Food Banks Canada selected to run a national pilot addressing barriers to menstrual equity
September 21, 2023 – Toronto, Ontario — Women and Gender Equality Canada
Financial limitations, harmful social norms and attitudes surrounding menstruation are some of the barriers to accessing menstrual products and educational materials. Menstrual equity would ensure equal and comprehensive access to menstrual products, as well as access to education regarding sexual and reproductive health and rights.
Today, the Honourable Marci Ien, Minister for Women and Gender Equality and Youth, alongside Kirstin Beardsley, Chief Executive Officer, Food Banks Canada, announced that Food Banks Canada, one of the country’s largest organizations to fight food insecurity, will receive $17.9 million to run a national pilot to address barriers related to affordability and stigma that some Canadians face when accessing menstrual products.
The national pilot will:
- Test approaches to distribute free menstrual products to community organizations serving diverse low-income populations across Canada
- ·Partner with several grassroots organizations across Canada that are already advancing menstrual equity to scale up education and awareness activities, which will inform Canadians about period poverty and reduce stigma around menstruation
With its extensive network of sites and partner community-based organizations across the country, Food Banks Canada is able to reach communities and individuals in need. This pilot will provide insights to advancing menstrual equity from coast to coast to coast.
The Menstrual Equity pilot project builds on work by the Government of Canada to advance menstrual equity, including:
- An initiative led by Indigenous Services Canada to provide free menstrual products in First Nations schools on reserves and in federal schools across Canada
- An Employment and Social Development Canada–led project to ensure the provision of free menstrual products in federally-regulated workplaces
Lack of access to menstrual products is closely linked to poverty and disproportionately impacts youth, single mothers, Indigenous peoples, Black and other racialized communities, immigrants, people experiencing homelessness, people living with disabilities, gender diverse individuals, and those who live in remote areas.
“At a time when Canadians are struggling to make ends meet, buying pads, tampons and other menstrual products shouldn’t be an additional source of financial strain. With this pilot, led by Food Banks Canada, we are taking another step forward to end period poverty, while expanding on successful menstrual equity projects in First Nations schools and federal workplaces. Making menstrual products free puts more money back in the pockets of people in need.”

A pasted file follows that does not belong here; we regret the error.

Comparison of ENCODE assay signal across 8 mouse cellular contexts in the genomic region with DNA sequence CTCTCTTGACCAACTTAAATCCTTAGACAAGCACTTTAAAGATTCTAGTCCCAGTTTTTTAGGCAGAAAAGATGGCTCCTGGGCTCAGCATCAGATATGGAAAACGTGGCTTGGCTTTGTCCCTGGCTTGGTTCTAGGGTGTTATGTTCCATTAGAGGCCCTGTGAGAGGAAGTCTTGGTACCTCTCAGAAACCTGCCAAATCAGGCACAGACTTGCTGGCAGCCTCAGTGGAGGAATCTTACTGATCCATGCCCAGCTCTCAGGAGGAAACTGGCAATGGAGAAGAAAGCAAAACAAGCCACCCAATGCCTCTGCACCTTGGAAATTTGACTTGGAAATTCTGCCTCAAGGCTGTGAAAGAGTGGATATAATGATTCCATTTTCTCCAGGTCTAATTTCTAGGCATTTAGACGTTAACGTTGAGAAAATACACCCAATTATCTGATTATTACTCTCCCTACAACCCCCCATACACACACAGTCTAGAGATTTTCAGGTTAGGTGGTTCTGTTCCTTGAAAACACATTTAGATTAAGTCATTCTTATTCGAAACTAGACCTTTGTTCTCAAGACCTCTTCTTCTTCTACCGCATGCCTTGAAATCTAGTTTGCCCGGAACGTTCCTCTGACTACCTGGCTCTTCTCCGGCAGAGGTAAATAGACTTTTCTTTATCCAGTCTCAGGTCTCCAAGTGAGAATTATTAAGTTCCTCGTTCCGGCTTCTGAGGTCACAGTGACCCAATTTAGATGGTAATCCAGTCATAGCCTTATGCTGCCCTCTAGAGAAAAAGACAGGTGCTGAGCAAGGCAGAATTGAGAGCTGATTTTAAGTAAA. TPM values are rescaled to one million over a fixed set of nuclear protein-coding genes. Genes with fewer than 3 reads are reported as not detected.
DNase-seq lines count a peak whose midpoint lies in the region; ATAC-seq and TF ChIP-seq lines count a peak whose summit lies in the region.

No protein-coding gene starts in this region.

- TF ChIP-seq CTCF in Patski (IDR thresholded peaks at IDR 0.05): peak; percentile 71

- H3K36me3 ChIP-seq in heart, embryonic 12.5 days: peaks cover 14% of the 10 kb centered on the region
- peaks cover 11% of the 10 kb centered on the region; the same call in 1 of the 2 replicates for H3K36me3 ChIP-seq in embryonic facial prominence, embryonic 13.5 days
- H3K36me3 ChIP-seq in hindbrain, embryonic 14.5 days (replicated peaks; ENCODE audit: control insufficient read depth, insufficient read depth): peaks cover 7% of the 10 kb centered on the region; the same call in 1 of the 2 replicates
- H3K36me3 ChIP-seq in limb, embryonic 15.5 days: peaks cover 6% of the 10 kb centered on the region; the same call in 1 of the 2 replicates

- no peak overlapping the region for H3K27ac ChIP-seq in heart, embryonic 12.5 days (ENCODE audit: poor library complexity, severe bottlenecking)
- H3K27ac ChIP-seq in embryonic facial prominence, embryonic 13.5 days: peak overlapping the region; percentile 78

The Honourable Marci Ien, Minister for Women and Gender Equality and Youth
“Food banks across the country see first-hand every day how far too many people are forced to choose between personal hygiene products or buying enough food to eat. This pilot is extremely important because of the detrimental effects menstrual inequality creates both physically and mentally. With the support of the food bank network and community organizations, we will work collaboratively to ensure those who need these products the most have access to them, along with public education and awareness activities that break down barriers and create open conversations about menstruation to foster more inclusivity and understanding.”
Kirstin Beardsley, Chief Executive Officer, Food Banks Canada
Budget 2022 committed to creating a Menstrual Equity Fund (MEF) pilot project to address the barriers related to affordability and stigma that some Canadians face when accessing menstrual products. The Menstrual Equity pilot project will run until March 31, 2024.
Menstrual equity refers to equal and comprehensive access to menstrual products, as well as access to education regarding sexual and reproductive health and rights.
Period poverty is a lack of access to menstrual products, education, hygiene facilities, waste management, or a combination of these.
A 2023 public opinion research survey conducted by Environics Research on behalf of Women and Gender Equality Canada found that:
- One in six (17%) Canadians who menstruate have personally experienced period poverty; this rises to one in four (25%) if their household earns less than $40,000 a year.
- One in five (20%) who menstruate say they may not afford period products.
Food Banks Canada is a national not-for-profit organization dedicated to helping Canadians living with food insecurity by supporting a network of 10 provincial associations and more than 4,750 hunger relief organizations, including affiliate food banks and food agencies that work at the community level to relieve hunger.
The announcement is taking place during Gender Equality Week. This year’s theme is United for Gender Equality: Stronger Together.
- Menstrual Equity Fund Pilot Project
- What we heard from the consultations
- Food Banks Canada
- Budget 2022: Piloting a Menstrual Equity Fund for Those in Need
- Minister Hajdu's statement on the accessibility of free menstrual products in all First Nations-operated schools across Canada
- Canada Labour Code to ensure access to menstrual products at work starting December 15
- Gender Equality Week
Press Secretary and Issues Manager
Office of the Minister for Women and Gender Equality and Youth
Women and Gender Equality Canada
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